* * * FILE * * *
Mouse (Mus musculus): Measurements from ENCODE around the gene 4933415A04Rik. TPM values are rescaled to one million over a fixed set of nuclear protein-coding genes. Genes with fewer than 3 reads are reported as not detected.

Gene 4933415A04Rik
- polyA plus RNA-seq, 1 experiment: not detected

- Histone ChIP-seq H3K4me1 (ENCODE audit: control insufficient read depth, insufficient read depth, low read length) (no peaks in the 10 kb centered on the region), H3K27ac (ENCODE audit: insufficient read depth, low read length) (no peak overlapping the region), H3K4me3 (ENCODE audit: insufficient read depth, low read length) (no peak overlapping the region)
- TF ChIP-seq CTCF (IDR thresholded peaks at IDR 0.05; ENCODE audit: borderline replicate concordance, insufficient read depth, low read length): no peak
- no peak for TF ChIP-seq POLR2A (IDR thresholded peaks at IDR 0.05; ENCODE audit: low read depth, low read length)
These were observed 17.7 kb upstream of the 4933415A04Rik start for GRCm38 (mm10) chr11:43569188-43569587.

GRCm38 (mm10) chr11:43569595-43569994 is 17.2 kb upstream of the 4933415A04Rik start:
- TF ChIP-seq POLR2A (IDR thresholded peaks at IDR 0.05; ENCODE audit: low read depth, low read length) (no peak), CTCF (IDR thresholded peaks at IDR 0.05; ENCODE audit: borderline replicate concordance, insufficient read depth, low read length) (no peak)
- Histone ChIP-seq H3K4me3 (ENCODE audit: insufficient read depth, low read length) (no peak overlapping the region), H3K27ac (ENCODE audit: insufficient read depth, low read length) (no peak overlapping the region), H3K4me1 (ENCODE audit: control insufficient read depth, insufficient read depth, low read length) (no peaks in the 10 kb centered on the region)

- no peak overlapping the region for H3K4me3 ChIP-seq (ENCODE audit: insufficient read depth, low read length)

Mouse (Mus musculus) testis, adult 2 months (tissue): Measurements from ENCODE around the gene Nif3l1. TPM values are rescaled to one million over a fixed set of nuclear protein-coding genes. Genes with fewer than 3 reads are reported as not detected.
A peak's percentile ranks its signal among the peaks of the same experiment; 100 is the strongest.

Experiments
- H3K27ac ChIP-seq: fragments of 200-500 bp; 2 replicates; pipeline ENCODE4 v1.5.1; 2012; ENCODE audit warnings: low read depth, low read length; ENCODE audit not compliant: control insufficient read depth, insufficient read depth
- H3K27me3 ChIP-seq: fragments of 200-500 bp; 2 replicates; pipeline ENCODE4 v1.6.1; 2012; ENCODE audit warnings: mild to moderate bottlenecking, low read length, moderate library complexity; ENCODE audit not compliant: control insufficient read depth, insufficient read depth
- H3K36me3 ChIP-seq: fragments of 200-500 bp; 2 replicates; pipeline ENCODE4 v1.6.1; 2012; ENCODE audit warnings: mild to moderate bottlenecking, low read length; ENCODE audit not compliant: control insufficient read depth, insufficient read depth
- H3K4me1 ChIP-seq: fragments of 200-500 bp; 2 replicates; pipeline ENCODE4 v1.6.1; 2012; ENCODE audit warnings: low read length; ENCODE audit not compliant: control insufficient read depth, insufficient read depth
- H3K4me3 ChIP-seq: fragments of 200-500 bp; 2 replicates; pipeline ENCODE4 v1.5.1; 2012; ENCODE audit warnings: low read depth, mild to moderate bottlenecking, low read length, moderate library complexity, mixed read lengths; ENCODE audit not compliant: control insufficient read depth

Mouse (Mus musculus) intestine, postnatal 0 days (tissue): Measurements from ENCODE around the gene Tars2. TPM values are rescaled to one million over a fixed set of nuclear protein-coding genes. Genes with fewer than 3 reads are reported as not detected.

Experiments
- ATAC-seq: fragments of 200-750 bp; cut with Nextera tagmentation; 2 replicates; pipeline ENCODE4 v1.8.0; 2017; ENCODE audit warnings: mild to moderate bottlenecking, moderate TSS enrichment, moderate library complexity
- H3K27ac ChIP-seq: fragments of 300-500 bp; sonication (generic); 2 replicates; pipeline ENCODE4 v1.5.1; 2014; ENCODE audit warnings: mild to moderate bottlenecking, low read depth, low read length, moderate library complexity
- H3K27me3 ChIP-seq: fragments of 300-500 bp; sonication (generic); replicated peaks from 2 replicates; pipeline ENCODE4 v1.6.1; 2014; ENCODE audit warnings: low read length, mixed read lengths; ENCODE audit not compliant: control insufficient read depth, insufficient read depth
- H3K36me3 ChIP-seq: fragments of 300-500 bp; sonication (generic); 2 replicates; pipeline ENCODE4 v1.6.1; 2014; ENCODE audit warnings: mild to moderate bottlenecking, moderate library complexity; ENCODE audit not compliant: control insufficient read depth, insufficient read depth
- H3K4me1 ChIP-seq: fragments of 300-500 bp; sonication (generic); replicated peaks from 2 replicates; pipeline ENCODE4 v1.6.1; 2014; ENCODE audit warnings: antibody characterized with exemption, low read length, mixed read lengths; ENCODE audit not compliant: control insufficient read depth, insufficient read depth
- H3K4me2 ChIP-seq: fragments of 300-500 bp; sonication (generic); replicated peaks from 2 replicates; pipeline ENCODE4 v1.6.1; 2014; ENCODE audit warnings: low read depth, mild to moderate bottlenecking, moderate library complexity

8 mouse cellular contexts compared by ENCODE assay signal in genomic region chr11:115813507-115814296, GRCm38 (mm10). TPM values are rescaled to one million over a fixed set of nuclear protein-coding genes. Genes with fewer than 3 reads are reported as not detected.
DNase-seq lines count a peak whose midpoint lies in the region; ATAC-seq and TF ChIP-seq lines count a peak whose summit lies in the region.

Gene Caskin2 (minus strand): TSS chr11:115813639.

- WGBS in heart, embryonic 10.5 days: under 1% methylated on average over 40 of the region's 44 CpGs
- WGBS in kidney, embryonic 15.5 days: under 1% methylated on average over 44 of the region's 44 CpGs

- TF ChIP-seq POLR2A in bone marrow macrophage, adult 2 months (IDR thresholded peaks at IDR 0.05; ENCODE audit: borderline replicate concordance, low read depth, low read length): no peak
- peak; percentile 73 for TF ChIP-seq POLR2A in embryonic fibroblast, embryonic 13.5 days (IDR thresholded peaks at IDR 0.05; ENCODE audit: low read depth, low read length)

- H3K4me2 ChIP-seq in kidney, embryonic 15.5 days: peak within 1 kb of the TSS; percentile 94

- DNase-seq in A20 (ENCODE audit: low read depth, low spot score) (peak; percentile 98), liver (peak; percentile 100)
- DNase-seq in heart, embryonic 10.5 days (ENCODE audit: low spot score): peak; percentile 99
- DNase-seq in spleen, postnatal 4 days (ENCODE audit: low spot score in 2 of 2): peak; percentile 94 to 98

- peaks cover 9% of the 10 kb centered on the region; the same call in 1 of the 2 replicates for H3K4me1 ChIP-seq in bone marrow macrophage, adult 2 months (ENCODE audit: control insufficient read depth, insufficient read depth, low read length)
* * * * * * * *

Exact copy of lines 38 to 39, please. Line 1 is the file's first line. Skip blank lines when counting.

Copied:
- DNase-seq in spleen, postnatal 4 days (ENCODE audit: low spot score in 2 of 2): peak; percentile 94 to 98

- peaks cover 9% of the 10 kb centered on the region; the same call in 1 of the 2 replicates for H3K4me1 ChIP-seq in bone marrow macrophage, adult 2 months (ENCODE audit: control insufficient read depth, insufficient read depth, low read length)